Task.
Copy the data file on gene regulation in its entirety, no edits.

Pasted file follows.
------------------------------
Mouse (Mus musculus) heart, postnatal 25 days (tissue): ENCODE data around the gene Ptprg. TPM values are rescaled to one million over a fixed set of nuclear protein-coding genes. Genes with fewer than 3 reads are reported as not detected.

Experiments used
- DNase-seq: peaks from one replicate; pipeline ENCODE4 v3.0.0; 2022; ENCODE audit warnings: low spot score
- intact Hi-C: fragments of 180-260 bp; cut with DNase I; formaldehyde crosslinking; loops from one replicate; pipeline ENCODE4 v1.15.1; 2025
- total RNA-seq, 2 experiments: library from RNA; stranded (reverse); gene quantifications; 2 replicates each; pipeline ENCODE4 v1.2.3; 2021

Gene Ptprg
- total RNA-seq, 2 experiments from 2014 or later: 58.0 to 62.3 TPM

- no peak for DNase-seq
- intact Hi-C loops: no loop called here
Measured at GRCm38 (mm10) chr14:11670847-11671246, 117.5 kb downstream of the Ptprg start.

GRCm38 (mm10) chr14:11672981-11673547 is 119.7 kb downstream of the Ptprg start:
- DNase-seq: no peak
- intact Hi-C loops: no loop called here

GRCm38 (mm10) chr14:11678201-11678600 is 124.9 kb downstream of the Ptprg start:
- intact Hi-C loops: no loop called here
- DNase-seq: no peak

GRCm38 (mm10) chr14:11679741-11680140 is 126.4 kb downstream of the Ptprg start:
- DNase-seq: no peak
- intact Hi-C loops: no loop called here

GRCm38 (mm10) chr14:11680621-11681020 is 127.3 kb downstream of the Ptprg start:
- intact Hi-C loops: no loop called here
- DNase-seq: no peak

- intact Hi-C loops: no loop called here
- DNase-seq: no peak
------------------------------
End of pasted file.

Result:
Mouse (Mus musculus) heart, postnatal 25 days (tissue): ENCODE data around the gene Ptprg. TPM values are rescaled to one million over a fixed set of nuclear protein-coding genes. Genes with fewer than 3 reads are reported as not detected.

Experiments used
- DNase-seq: peaks from one replicate; pipeline ENCODE4 v3.0.0; 2022; ENCODE audit warnings: low spot score
- intact Hi-C: fragments of 180-260 bp; cut with DNase I; formaldehyde crosslinking; loops from one replicate; pipeline ENCODE4 v1.15.1; 2025
- total RNA-seq, 2 experiments: library from RNA; stranded (reverse); gene quantifications; 2 replicates each; pipeline ENCODE4 v1.2.3; 2021

Gene Ptprg
- total RNA-seq, 2 experiments from 2014 or later: 58.0 to 62.3 TPM

- no peak for DNase-seq
- intact Hi-C loops: no loop called here
Measured at GRCm38 (mm10) chr14:11670847-11671246, 117.5 kb downstream of the Ptprg start.

GRCm38 (mm10) chr14:11672981-11673547 is 119.7 kb downstream of the Ptprg start:
- DNase-seq: no peak
- intact Hi-C loops: no loop called here

GRCm38 (mm10) chr14:11678201-11678600 is 124.9 kb downstream of the Ptprg start:
- intact Hi-C loops: no loop called here
- DNase-seq: no peak

GRCm38 (mm10) chr14:11679741-11680140 is 126.4 kb downstream of the Ptprg start:
- DNase-seq: no peak
- intact Hi-C loops: no loop called here

GRCm38 (mm10) chr14:11680621-11681020 is 127.3 kb downstream of the Ptprg start:
- intact Hi-C loops: no loop called here
- DNase-seq: no peak

- intact Hi-C loops: no loop called here
- DNase-seq: no peak